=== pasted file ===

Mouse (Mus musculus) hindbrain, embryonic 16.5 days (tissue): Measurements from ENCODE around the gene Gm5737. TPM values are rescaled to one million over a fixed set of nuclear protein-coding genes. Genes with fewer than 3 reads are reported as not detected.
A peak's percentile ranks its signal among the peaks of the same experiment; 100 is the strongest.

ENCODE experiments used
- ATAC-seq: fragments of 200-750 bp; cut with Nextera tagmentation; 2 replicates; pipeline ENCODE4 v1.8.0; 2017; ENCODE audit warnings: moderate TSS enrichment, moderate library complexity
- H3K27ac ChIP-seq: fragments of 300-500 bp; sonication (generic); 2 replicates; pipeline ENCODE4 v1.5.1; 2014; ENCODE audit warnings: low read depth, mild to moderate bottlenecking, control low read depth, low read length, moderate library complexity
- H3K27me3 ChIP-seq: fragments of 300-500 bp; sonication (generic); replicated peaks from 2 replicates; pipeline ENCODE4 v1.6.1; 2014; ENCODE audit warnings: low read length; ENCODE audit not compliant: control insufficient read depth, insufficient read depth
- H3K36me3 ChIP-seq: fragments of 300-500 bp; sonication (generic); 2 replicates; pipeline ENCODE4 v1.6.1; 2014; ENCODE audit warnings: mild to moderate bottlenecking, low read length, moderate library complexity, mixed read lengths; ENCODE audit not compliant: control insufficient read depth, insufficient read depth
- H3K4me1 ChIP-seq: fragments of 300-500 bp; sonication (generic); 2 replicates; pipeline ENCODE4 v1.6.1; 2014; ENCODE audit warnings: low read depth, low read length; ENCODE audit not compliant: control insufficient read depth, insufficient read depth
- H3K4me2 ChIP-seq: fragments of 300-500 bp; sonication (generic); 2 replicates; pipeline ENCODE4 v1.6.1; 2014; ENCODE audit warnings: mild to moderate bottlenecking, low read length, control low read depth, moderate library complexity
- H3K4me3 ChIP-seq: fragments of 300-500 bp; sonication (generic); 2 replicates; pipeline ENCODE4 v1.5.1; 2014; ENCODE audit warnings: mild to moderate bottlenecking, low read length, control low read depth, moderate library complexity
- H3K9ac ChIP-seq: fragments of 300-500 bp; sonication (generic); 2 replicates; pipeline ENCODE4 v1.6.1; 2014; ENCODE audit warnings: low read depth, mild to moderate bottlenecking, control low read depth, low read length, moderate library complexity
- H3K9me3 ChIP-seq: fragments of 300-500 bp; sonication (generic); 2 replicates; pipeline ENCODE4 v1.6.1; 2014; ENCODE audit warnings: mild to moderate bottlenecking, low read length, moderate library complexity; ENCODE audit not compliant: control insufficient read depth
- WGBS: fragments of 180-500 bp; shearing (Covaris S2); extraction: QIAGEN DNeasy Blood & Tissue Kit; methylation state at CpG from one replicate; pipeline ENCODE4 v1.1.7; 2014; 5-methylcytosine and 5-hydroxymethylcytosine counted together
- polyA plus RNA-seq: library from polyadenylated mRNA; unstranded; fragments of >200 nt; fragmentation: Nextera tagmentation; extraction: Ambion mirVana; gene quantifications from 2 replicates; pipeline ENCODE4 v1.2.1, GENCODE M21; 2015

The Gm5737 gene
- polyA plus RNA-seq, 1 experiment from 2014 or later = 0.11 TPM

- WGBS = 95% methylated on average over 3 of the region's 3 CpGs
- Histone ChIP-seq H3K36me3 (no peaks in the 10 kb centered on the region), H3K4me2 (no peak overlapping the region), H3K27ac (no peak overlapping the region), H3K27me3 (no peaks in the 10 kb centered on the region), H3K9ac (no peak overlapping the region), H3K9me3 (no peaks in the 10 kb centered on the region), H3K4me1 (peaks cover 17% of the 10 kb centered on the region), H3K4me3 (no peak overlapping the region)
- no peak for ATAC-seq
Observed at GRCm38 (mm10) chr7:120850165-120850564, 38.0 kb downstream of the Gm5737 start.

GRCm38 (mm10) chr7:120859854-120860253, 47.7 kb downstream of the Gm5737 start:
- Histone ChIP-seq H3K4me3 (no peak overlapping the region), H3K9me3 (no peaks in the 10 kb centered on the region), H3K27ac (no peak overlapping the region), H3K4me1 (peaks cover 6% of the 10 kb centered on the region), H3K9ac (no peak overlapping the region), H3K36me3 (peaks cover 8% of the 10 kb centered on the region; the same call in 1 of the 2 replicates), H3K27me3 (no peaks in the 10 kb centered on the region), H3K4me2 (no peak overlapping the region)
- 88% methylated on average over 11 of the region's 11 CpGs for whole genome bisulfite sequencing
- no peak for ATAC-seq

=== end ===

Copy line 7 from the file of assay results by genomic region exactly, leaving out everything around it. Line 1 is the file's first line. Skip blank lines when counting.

- H3K36me3 ChIP-seq: fragments of 300-500 bp; sonication (generic); 2 replicates; pipeline ENCODE4 v1.6.1; 2014; ENCODE audit warnings: mild to moderate bottlenecking, low read length, moderate library complexity, mixed read lengths; ENCODE audit not compliant: control insufficient read depth, insufficient read depth